But a great wonder of this chamber, and a marvel to behold, was how the capital of every one of the four-and-twenty pillars was hewn from a single precious stone, carved by the hand of some sculptor of long ago into the living form of a monster: here was a harpy with screaming mouth, so wondrously cut in ochre-tinted jade it was a marvel to hear no scream from her: here in wine-yellow topaz a flying fire-drake: there a cockatrice made of a single ruby: there a star sapphire the colour of moonlight, cut for a cyclops, so that the rays of the star trembled from his single eye: salamanders, mermaids, chimaeras, wild men o' the woods, leviathans, all hewn from faultless gems, thrice the bulk of a big man's body, velvet-dark sapphires, crystolite, beryl, amethyst, and the yellow zircon that is like transparent gold.

To give light to the presence chamber were seven escarbuncles, great as pumpkins, hung in order down the length of it, and nine fair moonstones standing in order on silver pedestals between the pillars on the dais. These jewels, drinking in the sunshine by day, gave it forth during the hours of darkness in a radiance of pink light and a soft effulgence as of moonbeams. And yet another marvel, the nether side of the canopy over the high seats was encrusted with lapis lazuli, and in that feigned dome of heaven burned the twelve signs of the zodiac, every star a diamond that shone with its own light.


Folk now began to be astir in the castle, and there came a score of serving men into the presence chamber with brooms and brushes, cloths and leathers, to sweep and garnish it, and burnish the gold and jewels of the chamber. Lissome they were and sprightly of gait, of fresh complexion and fair-haired. Horns grew on their heads. When their tasks were accomplished they departed, and the presence began to fill with guests. A joy it was to see such a shifting maze of velvets, furs, curious needleworks and cloth of tissue, tiffanies, laces, ruffs, goodly chains and carcanets of gold: such glitter of jewels and weapons: such nodding of the plumes the Demons wore in their hair, half veiling the horns that grew upon their heads. Some were sitting on the benches or leaning on the polished tables, some walking forth and back upon the shining floor. Here and there were women among them, women so fair one had said: it is surely white-armed Helen this one; this, Arcadian Atalanta; this, Phryne that stood to Praxiteles for Aphrodite's picture; this, Thaïs, for whom great Alexander to pleasure her fantasy did burn Persepolis like a candle; this, she that was rapt by the Dark God from the flowering fields of Enna, to be Queen for ever among the dead that be departed. Now came a stir near the stately doorway, and Lessingham beheld a Demon of burly frame and noble port, richly attired. His face was ruddy and somewhat freckled, his forehead wide, his eyes calm and blue like the sea. His beard, thick and tawny, was parted and brushed back and upwards on either side.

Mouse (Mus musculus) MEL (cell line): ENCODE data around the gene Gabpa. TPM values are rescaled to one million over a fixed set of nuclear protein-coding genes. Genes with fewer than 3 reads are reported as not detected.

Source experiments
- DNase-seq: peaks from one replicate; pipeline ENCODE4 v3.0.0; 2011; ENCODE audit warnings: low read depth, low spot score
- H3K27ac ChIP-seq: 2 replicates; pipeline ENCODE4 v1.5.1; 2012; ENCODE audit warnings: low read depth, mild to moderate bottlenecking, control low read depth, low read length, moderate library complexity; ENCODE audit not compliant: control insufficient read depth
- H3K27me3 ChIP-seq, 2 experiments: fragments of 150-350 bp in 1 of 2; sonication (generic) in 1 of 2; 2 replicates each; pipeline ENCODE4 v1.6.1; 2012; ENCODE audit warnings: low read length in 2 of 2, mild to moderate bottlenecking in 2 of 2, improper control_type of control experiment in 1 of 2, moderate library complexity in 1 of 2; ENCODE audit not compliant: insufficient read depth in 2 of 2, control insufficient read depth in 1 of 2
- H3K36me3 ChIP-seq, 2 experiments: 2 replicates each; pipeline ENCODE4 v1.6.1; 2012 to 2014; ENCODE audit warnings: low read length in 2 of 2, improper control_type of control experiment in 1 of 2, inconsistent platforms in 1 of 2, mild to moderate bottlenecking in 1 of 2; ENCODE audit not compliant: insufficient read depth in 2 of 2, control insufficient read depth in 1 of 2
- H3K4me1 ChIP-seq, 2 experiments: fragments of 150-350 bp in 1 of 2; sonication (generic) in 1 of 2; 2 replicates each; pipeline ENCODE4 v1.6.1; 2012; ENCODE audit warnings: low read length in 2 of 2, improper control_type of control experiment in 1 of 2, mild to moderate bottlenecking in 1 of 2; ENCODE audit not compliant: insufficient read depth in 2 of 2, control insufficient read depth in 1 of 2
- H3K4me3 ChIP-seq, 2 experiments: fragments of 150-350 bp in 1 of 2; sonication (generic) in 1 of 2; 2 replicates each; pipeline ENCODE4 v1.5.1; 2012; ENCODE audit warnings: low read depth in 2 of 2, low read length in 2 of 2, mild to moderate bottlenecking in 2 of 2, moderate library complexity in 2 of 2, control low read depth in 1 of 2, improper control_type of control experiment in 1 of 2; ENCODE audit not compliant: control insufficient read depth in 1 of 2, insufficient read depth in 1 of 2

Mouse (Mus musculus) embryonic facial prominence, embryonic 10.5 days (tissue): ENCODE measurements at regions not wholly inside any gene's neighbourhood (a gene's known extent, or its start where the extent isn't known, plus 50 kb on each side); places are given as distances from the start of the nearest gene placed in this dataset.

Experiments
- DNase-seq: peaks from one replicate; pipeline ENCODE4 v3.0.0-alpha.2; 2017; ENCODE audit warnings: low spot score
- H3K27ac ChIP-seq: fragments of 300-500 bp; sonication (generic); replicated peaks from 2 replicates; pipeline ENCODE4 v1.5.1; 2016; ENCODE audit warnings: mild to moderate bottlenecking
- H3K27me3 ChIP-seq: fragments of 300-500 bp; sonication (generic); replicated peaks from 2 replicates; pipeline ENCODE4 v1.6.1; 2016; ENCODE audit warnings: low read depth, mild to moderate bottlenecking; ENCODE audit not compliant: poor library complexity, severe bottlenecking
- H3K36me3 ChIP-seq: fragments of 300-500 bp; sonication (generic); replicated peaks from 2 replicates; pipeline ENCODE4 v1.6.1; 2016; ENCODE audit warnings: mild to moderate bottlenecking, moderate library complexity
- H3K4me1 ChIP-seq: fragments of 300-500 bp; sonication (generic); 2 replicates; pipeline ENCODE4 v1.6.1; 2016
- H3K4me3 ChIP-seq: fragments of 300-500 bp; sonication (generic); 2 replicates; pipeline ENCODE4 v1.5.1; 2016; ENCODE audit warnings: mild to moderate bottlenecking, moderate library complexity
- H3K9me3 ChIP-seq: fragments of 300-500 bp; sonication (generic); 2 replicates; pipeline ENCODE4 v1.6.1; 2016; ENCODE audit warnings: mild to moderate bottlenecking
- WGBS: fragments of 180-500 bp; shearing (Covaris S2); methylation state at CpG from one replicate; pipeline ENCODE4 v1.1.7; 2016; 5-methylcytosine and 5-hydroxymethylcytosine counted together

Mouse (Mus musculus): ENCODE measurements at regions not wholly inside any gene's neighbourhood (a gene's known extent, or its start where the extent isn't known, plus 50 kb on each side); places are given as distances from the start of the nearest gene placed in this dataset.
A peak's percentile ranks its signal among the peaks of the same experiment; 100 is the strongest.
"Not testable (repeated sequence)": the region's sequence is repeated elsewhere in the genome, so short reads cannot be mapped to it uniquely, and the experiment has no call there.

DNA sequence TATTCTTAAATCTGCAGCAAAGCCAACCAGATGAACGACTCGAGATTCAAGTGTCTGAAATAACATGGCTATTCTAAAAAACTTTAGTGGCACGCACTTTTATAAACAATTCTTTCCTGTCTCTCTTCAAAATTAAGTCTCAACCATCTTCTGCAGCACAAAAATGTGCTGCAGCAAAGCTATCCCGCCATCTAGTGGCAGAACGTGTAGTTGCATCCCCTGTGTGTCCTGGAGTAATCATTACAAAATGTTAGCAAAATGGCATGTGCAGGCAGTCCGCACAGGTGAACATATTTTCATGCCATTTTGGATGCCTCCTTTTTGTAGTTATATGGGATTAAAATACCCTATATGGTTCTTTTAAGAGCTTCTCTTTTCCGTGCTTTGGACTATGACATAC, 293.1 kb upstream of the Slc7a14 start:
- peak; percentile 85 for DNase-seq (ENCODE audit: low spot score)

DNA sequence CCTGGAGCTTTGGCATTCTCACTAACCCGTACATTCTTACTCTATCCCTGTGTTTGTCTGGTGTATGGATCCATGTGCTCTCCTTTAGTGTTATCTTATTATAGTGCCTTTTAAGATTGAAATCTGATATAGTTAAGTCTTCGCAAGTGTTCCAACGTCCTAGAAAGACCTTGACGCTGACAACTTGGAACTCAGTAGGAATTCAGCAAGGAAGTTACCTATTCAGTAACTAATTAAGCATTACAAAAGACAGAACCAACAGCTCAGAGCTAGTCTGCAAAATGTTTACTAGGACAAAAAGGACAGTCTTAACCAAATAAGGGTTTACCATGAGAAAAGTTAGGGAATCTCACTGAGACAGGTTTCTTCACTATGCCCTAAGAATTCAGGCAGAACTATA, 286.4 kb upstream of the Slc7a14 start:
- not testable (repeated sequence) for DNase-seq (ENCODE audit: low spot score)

"Tell me, my little martlet," said Lessingham, "is this Lord Juss?"

"This is not Lord Juss," answered the martlet, "nor aught so worshipful as he. The lord thou seest is Volle, who dwelleth under Kartadza, by the salt sea. A great sea-captain is he, and one that did service to the cause of Demonland, and of the whole world besides, in the late wars against the Ghouls.

"But cast thine eyes again towards the door, where one standeth amid a knot of friends, tall and somewhat stooping, in a corselet of silver, and a cloak of old brocaded silk coloured Eke tarnished gold; something like to Volle in feature, but swarthy, and with bristling black moustachios."

"I see him," said Lessingham. "This then is Lord Juss!"

"Not so," said martlet. "'Tis but Vizz, brother to Volle. He is wealthiest in goods of all the Demons, save the three brethren only and Lord Brandoch Daha."

"And who is this?" asked Lessingham, pointing to one of light and brisk step and humorous eye, who in that moment met Volle and engaged him in converse apart. Handsome of face he was, albeit somewhat long-nosed and sharp-nosed: keen and hard and filled with life and the joy of it.

"Here thou beholdest," answered she, "Lord Zigg, the far-famed tamer of horses. Well loved is he among the Demons, for he is merry of mood, and a mighty man of his hands withal when he leadeth his horsemen against the enemy."

Volle threw up his beard and laughed a great laugh at some jest that Zigg whispered in his ear, and Lessingham leaned forward into the hall if haply he might catch what was said. The hum of talk drowned the words, but leaning forward Lessingham saw where the arras curtains behind the dais parted for a moment, and one of princely bearing advanced past the high seats down the body of the hall. His gait was delicate, as of some lithe beast of prey newly wakened out of slumber, and he greeted with lazy grace the many friends who hailed his entrance. Very tall was that lord, and slender of build, like a girl. His tunic was of silk coloured like the wild rose, and embroidered in gold with representations of flowers and thunderbolts. Jewels glittered on his left hand and on the golden bracelets on his arms, and on the fillet twined among the golden curls of his hair, set with plumes of the king-bird of Paradise. His horns were dyed with saffron, and inlaid with filigree work of gold. His buskins were laced with gold, and from his belt hung a sword, narrow of blade and keen, the hilt rough with beryls and black diamonds. Strangely light and delicate was his frame and seeming, yet with a sense of slumbering power beneath, as the delicate peak of a snow mountain seen afar in the low red rays of morning. His face was beautiful to look upon, and softly coloured like a girl's face, and his expression one of gentle melancholy, mixed with some disdain; but fiery glints awoke at intervals in his eyes, and the lines of swift determination hovered round the mouth below his curled moustachios.

"At last," murmured Lessingham, "at last, Lord Juss!"